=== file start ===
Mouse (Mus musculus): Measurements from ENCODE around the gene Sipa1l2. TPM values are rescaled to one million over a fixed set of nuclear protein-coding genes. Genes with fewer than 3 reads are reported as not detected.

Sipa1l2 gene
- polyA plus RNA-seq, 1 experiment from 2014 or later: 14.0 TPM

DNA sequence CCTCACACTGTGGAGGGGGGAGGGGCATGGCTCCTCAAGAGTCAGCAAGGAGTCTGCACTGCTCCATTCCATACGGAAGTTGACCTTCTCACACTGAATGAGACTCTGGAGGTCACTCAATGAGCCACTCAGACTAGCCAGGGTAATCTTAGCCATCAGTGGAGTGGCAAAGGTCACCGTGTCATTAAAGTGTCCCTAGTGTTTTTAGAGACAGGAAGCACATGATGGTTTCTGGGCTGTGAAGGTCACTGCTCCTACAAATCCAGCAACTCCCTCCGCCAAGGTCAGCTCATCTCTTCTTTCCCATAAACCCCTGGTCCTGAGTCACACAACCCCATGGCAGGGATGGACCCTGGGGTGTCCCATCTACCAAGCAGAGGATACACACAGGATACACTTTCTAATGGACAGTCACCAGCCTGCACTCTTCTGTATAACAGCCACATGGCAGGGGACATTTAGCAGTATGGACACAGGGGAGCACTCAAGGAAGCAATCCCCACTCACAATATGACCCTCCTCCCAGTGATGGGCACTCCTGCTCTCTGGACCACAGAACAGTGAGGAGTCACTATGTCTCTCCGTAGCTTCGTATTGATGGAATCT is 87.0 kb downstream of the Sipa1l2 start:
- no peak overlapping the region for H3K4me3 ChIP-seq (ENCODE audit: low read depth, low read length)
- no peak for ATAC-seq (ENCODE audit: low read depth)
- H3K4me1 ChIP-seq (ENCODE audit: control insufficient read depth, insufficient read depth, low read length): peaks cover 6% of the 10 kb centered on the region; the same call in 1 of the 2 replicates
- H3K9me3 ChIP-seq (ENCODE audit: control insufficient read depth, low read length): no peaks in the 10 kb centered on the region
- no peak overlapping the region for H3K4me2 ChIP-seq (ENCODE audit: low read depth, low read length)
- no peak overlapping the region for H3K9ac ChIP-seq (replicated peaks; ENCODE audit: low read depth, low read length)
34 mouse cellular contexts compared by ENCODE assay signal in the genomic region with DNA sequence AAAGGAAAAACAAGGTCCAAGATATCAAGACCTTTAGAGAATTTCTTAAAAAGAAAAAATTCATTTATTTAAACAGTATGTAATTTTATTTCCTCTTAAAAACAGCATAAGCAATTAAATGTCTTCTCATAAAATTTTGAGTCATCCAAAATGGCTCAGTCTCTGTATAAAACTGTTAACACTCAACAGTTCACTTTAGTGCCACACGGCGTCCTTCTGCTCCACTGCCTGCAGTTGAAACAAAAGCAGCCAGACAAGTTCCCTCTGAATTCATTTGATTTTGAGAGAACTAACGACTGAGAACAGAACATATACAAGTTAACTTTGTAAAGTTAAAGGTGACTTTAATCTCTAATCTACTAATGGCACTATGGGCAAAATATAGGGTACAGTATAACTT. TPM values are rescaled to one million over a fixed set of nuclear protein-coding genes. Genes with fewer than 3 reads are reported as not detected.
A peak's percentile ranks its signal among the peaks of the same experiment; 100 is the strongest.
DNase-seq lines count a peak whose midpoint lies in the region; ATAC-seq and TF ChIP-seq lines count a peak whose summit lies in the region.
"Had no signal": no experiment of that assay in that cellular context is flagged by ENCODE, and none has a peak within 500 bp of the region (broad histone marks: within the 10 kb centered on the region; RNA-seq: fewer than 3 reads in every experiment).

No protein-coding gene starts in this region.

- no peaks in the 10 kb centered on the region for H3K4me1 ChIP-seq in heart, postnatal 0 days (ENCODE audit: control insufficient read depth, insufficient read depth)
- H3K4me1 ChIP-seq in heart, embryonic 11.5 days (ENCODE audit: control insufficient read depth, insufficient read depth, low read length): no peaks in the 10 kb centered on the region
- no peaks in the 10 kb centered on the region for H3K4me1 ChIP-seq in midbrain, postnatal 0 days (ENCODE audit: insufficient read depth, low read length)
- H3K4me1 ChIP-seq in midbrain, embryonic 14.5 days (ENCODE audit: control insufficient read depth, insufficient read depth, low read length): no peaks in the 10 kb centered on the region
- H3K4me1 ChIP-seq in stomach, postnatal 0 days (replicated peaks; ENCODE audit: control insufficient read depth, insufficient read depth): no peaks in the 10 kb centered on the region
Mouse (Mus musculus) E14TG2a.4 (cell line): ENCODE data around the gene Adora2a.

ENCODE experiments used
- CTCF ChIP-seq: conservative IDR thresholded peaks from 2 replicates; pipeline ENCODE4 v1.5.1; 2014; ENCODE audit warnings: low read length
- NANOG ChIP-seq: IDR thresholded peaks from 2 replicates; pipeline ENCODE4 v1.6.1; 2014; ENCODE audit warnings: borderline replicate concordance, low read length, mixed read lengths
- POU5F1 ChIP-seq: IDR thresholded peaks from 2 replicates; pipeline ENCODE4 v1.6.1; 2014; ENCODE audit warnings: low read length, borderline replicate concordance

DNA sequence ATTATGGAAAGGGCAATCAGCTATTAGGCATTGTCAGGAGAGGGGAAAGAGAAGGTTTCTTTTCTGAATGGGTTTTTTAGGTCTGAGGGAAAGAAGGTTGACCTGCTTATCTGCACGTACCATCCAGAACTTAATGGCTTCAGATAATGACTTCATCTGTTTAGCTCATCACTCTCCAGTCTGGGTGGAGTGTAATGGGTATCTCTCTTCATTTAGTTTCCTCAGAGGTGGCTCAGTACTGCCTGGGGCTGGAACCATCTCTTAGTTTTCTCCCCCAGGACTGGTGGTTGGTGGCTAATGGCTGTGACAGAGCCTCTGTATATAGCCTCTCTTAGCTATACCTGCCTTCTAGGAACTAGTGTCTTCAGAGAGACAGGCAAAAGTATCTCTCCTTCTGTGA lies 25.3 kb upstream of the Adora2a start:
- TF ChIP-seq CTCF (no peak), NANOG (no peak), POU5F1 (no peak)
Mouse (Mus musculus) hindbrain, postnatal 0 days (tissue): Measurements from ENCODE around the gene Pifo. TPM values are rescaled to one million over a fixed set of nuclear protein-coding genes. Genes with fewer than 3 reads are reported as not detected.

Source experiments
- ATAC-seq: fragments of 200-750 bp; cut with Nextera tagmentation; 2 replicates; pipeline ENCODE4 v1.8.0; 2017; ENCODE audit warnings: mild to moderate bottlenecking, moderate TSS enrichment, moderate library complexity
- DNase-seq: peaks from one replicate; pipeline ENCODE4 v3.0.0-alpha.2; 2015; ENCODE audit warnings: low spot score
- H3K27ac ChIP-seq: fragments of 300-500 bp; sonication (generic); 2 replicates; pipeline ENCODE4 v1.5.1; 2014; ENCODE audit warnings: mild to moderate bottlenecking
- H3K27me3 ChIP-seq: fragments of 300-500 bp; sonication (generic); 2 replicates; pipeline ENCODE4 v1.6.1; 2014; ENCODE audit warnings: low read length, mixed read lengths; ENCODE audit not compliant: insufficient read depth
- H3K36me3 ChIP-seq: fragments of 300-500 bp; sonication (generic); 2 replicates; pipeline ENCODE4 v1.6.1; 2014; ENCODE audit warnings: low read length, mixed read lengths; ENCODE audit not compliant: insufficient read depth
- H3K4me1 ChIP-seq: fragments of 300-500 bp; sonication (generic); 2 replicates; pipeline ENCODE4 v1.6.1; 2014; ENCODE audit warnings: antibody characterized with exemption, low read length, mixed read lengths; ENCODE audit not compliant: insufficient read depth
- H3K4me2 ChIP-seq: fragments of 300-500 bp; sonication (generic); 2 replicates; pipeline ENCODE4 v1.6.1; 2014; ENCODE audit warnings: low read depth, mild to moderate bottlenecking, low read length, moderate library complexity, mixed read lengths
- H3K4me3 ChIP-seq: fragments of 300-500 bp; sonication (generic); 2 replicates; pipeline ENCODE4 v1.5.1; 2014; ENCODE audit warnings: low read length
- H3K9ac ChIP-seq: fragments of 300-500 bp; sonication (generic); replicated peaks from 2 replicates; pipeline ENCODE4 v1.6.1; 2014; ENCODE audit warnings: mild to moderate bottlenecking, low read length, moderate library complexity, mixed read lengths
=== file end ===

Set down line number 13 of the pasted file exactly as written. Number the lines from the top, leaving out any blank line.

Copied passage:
DNase-seq lines count a peak whose midpoint lies in the region; ATAC-seq and TF ChIP-seq lines count a peak whose summit lies in the region.